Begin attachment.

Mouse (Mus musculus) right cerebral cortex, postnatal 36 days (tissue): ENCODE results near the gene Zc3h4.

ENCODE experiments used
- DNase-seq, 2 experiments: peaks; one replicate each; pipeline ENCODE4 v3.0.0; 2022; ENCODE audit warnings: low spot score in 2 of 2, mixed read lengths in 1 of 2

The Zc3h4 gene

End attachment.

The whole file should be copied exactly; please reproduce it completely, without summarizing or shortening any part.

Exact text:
Mouse (Mus musculus) right cerebral cortex, postnatal 36 days (tissue): ENCODE results near the gene Zc3h4.

ENCODE experiments used
- DNase-seq, 2 experiments: peaks; one replicate each; pipeline ENCODE4 v3.0.0; 2022; ENCODE audit warnings: low spot score in 2 of 2, mixed read lengths in 1 of 2

The Zc3h4 gene